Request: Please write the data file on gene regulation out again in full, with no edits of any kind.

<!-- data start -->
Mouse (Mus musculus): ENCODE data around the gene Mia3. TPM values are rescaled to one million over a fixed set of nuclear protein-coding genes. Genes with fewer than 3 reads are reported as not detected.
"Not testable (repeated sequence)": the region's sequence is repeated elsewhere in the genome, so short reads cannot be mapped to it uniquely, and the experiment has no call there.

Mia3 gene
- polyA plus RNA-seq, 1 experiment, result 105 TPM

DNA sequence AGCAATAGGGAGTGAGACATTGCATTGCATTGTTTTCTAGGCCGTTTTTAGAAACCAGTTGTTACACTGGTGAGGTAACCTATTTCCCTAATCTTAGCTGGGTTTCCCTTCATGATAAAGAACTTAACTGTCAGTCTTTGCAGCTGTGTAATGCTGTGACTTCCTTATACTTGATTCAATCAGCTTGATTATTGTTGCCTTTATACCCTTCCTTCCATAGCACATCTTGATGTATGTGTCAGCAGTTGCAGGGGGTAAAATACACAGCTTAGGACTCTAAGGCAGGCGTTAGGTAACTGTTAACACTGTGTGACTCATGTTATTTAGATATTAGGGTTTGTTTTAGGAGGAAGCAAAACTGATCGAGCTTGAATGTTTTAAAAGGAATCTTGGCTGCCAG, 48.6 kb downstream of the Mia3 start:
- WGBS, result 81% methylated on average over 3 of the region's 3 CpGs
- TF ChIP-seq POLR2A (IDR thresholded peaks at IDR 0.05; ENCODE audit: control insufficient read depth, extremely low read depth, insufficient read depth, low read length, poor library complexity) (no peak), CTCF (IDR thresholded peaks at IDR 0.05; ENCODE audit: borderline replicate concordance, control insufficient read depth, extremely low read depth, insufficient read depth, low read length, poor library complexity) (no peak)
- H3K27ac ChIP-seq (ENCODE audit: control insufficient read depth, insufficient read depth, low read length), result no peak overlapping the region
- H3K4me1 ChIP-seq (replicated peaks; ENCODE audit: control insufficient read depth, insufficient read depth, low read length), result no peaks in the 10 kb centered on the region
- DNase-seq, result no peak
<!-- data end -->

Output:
Mouse (Mus musculus): ENCODE data around the gene Mia3. TPM values are rescaled to one million over a fixed set of nuclear protein-coding genes. Genes with fewer than 3 reads are reported as not detected.
"Not testable (repeated sequence)": the region's sequence is repeated elsewhere in the genome, so short reads cannot be mapped to it uniquely, and the experiment has no call there.

Mia3 gene
- polyA plus RNA-seq, 1 experiment, result 105 TPM

DNA sequence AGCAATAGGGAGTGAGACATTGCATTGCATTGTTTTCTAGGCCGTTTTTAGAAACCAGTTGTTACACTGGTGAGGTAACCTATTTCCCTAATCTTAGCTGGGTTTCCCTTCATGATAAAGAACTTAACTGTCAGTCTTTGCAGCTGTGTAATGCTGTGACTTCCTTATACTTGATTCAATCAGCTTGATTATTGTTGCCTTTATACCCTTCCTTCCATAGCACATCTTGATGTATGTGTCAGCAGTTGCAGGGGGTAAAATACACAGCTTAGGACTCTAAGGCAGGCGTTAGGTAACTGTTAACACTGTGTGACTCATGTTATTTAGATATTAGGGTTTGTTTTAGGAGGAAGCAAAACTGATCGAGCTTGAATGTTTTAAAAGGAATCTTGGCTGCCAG, 48.6 kb downstream of the Mia3 start:
- WGBS, result 81% methylated on average over 3 of the region's 3 CpGs
- TF ChIP-seq POLR2A (IDR thresholded peaks at IDR 0.05; ENCODE audit: control insufficient read depth, extremely low read depth, insufficient read depth, low read length, poor library complexity) (no peak), CTCF (IDR thresholded peaks at IDR 0.05; ENCODE audit: borderline replicate concordance, control insufficient read depth, extremely low read depth, insufficient read depth, low read length, poor library complexity) (no peak)
- H3K27ac ChIP-seq (ENCODE audit: control insufficient read depth, insufficient read depth, low read length), result no peak overlapping the region
- H3K4me1 ChIP-seq (replicated peaks; ENCODE audit: control insufficient read depth, insufficient read depth, low read length), result no peaks in the 10 kb centered on the region
- DNase-seq, result no peak